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"Buenos dias", "buenas noches" -- this was the first words in a foreign language I heard in my life, as a three-year old boy growing up in developing post-war Western Germany, where the first gastarbeiters had arrived from Spain. Fascinated by the strange sounds, I tried to get to know some more languages, the only opportunity being TV courses of English and French -- there was no foreign language education for pre-teen school children in Germany yet in those days. Read more



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What is English? And Why Should We Care?

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To find some answers Tim Machan explores the language's present and past, and looks ahead to its futures among the one and a half billion people who speak it. His search is fascinating and important, for definitions of English have influenced education and law in many countries and helped shape the identities of those who live in them.


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Medical Writing in Early Modern English

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This volume provides a new perspective on the evolution of the special language of medicine, based on the electronic corpus of Early Modern English Medical Texts, containing over two million words of medical writing from 1500 to 1700.


Book Information

   

Title: Concreteness in Grammar
Subtitle: The Noun Class Systems of the Arapesh Languages
Written By: Lise Dobrin
URL: http://cslipublications.stanford.edu/site/9781575866079.shtml
Series Title: Stanford Studies in Morphology and the Lexicon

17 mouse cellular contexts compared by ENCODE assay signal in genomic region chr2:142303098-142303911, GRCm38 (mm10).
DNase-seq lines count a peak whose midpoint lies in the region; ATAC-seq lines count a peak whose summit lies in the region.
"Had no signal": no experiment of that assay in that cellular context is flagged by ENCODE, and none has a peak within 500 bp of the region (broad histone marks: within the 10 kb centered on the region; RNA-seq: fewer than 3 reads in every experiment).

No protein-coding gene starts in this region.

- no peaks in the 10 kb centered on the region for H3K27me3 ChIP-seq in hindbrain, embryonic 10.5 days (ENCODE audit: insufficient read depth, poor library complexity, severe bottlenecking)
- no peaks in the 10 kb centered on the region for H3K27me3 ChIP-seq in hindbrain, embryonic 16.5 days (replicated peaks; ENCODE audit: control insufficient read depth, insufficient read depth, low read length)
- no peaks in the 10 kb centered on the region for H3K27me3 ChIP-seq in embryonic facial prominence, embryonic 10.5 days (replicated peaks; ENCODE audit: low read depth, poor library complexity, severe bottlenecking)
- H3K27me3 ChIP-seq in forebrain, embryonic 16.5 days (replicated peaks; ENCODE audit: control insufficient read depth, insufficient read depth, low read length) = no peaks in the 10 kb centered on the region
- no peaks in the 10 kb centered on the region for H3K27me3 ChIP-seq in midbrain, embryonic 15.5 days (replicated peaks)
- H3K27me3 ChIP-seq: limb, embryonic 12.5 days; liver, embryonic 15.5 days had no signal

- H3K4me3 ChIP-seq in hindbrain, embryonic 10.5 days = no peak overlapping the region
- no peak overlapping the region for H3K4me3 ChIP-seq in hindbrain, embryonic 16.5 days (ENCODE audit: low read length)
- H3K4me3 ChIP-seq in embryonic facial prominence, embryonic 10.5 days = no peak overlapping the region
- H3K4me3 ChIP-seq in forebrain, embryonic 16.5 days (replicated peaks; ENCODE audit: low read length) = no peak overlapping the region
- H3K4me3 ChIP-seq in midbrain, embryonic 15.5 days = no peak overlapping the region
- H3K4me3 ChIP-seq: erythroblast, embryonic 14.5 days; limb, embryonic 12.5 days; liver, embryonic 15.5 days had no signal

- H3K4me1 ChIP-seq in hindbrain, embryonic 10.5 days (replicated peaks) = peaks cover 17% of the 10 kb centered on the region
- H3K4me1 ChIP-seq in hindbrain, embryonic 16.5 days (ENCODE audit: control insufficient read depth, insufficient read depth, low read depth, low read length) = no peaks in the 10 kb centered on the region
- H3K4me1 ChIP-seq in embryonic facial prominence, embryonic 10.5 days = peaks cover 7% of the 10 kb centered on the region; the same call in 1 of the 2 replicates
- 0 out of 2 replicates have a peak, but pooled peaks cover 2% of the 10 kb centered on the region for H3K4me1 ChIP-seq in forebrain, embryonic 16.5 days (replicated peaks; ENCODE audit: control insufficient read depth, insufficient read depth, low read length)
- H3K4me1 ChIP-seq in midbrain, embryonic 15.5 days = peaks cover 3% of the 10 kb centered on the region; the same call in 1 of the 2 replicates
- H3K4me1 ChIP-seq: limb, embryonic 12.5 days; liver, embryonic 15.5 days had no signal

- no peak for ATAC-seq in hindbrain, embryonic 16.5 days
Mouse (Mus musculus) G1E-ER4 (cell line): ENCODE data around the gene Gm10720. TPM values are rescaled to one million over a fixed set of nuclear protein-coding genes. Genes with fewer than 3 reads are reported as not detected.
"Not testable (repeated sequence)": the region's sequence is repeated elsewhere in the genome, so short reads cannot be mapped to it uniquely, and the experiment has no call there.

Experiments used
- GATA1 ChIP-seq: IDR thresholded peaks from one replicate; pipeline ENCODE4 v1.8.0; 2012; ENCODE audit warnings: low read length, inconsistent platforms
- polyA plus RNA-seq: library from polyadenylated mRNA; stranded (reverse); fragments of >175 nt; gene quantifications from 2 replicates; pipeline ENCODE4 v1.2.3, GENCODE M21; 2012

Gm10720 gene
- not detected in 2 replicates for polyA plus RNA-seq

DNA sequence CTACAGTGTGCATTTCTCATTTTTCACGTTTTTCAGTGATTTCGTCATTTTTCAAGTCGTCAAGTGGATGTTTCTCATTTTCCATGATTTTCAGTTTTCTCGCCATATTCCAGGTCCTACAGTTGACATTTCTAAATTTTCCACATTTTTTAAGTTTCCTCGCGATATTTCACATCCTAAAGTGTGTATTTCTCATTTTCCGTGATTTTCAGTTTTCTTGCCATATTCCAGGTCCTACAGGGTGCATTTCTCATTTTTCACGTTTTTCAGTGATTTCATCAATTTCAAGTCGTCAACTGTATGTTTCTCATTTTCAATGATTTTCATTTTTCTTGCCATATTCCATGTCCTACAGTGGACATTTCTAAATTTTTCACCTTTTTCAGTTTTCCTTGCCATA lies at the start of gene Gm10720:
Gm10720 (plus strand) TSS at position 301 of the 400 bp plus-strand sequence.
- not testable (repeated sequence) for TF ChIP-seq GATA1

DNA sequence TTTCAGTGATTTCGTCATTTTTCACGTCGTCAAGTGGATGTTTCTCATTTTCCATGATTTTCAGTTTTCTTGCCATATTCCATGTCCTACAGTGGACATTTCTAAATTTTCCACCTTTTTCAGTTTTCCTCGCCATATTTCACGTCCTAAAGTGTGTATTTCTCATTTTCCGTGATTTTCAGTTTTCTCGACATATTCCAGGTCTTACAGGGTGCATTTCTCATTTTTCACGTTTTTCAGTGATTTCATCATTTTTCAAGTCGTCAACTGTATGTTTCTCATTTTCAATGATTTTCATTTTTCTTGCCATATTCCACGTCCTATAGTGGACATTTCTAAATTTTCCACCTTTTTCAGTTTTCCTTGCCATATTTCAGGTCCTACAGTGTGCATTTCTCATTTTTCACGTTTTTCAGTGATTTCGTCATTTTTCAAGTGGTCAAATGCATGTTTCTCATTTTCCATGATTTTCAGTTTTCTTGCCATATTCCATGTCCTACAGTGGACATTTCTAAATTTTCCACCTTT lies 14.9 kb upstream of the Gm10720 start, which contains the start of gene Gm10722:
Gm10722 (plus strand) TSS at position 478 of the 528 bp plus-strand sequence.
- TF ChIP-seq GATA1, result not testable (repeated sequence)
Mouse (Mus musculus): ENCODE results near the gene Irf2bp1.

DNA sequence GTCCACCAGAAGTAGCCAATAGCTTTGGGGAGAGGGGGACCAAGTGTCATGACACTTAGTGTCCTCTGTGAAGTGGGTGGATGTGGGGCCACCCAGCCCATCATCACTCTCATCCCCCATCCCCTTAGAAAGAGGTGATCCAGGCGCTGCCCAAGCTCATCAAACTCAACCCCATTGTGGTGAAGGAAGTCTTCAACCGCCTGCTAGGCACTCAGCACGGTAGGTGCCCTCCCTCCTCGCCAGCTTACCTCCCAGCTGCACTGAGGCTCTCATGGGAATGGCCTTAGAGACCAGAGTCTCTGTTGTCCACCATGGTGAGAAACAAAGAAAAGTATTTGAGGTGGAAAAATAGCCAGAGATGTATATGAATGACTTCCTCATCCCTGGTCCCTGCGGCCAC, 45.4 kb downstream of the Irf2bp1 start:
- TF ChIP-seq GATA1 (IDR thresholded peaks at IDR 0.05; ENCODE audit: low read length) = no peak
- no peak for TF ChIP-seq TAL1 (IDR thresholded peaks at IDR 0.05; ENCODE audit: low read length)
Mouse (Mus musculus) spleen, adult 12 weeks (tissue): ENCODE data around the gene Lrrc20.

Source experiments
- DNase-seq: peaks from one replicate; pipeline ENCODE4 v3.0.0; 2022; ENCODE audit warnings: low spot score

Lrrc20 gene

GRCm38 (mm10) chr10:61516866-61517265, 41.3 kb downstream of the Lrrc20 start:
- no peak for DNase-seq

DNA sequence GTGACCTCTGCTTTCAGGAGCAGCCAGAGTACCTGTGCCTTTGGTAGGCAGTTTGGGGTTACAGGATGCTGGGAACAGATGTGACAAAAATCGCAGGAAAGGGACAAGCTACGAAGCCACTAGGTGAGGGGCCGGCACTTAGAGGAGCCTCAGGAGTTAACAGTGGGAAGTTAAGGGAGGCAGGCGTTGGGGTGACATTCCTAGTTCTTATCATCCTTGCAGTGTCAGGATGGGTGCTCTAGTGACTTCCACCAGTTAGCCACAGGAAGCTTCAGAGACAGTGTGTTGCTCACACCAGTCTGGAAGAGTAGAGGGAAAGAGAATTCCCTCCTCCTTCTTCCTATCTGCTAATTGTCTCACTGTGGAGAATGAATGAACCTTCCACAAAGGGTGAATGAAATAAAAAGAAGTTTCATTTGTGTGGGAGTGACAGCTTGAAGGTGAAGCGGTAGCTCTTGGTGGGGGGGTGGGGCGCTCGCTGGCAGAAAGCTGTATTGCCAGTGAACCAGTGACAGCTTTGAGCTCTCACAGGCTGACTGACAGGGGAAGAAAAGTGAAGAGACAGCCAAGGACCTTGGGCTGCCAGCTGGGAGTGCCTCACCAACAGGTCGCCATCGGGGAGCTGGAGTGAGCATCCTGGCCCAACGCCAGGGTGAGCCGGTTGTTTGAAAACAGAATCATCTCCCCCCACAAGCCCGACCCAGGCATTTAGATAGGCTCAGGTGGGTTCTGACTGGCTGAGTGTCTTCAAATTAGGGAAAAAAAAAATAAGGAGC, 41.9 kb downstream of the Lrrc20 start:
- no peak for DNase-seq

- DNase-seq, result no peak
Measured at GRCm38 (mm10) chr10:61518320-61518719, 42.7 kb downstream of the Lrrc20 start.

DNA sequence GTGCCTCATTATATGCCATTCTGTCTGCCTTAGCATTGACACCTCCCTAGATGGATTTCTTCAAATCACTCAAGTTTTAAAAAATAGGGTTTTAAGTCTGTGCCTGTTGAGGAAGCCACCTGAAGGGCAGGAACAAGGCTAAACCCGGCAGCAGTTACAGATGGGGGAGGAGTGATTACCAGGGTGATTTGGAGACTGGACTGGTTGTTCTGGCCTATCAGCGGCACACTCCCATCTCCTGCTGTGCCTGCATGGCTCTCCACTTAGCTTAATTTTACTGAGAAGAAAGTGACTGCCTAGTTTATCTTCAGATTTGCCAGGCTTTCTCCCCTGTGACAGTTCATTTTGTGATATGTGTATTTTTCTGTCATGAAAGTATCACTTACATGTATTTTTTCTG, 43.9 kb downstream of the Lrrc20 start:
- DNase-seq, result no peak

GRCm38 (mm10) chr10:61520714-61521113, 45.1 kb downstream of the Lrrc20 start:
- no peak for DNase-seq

Description:

Based on an exhaustive search of published sources and the author's firsthand fieldwork, Concreteness in Grammar explores the role of phonological form in the noun class systems of the Arapesh languages spoken in Papua New Guinea. Linguists have long known that from plays a critical role alongside semantics in the classification of lexical items. In Arapesh, virtually every possible final ending of a noun is represented in the paradigm of noun class and agreement markers, reflecting an interpenetration of sound structure and grammar that many would disallow as wildly unconstrained. In this book, Lise Dobrin describes these formal patterns in order to reveal their naturalness and elegance, establishing their place in a typology of noun class systems and drawing out their significance for theories of grammatical architecture. A rigorous study of an endangered language, Concreteness in Grammar revisits the definition of a morpheme and looks at unusual language patterns to reveal the naturalness of grammar.

Publication Year: 2012
Publisher: CSLI Publications
Review: Not available for review. If you would like to review a book on The LINGUIST List, please login to view the AFR list.
BibTex: View BibTex record
Linguistic Field(s): Language Documentation
Subject Language(s): Mufian
Arapesh, Bumbita
Bukiyip
Language Family(ies): Torricelli
Issue: All announcements sent out by The LINGUIST List are emailed to our subscribers and archived with the Library of Congress.
Click here to see the original emailed issue.

Versions:
Format: Paperback
ISBN-13: 9781575866062
Pages: 209
Prices: U.S. $ 35.00

 
 
Format: Hardback
ISBN-13: 9781575866079
Pages: 209
Prices: U.S. $ 70.00